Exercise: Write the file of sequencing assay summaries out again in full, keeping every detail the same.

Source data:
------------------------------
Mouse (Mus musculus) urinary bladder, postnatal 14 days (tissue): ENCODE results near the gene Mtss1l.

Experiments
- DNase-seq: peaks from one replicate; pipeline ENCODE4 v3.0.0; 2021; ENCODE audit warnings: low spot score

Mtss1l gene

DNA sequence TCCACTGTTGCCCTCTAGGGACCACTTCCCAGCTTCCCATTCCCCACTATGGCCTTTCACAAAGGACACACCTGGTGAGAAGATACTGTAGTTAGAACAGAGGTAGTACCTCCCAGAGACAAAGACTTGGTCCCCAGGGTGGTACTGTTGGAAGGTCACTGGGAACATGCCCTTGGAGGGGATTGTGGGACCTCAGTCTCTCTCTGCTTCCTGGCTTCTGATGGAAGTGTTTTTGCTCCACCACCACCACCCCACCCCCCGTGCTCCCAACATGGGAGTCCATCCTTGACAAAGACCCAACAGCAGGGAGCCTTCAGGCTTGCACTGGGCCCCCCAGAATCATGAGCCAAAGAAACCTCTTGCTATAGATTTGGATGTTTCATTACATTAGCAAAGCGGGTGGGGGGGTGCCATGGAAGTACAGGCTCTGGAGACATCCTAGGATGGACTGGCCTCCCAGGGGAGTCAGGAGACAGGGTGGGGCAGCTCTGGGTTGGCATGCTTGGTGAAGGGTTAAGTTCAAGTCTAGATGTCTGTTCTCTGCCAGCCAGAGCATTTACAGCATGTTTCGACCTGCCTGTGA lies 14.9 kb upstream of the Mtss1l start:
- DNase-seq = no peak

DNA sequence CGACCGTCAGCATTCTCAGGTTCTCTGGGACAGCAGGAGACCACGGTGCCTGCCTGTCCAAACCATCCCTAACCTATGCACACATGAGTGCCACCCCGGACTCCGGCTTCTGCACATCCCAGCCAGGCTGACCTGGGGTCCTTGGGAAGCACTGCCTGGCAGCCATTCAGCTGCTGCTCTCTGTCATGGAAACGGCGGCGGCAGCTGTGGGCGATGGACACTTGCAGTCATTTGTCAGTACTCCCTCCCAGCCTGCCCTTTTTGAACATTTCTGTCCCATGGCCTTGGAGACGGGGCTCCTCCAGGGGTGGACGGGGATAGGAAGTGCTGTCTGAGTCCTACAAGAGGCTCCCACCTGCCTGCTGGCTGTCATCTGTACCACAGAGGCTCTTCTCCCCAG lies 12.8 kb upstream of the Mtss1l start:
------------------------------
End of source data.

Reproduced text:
Mouse (Mus musculus) urinary bladder, postnatal 14 days (tissue): ENCODE results near the gene Mtss1l.

Experiments
- DNase-seq: peaks from one replicate; pipeline ENCODE4 v3.0.0; 2021; ENCODE audit warnings: low spot score

Mtss1l gene

DNA sequence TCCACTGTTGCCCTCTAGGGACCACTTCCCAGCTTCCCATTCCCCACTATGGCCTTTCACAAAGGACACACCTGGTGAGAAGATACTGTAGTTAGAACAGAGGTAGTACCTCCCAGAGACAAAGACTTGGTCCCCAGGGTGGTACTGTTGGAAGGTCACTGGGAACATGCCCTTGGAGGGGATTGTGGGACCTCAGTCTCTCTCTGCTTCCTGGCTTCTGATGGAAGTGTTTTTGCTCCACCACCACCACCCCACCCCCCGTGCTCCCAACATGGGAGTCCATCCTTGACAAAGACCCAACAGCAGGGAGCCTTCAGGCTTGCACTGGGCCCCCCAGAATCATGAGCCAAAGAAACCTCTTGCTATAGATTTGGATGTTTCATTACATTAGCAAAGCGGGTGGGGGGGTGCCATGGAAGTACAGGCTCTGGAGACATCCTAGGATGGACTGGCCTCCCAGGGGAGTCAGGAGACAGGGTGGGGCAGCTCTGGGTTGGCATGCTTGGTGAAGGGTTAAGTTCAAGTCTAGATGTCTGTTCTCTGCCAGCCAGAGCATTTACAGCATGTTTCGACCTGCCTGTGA lies 14.9 kb upstream of the Mtss1l start:
- DNase-seq = no peak

DNA sequence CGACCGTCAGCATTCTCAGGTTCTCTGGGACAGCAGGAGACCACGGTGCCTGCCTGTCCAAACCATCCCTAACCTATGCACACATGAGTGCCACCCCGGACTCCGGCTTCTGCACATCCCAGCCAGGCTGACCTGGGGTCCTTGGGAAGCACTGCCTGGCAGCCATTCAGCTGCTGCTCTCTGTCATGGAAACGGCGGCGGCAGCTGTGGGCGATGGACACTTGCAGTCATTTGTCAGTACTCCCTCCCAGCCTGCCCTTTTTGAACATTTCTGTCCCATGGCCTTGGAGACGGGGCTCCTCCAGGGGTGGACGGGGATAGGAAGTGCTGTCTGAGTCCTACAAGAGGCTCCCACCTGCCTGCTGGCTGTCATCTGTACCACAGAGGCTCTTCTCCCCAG lies 12.8 kb upstream of the Mtss1l start: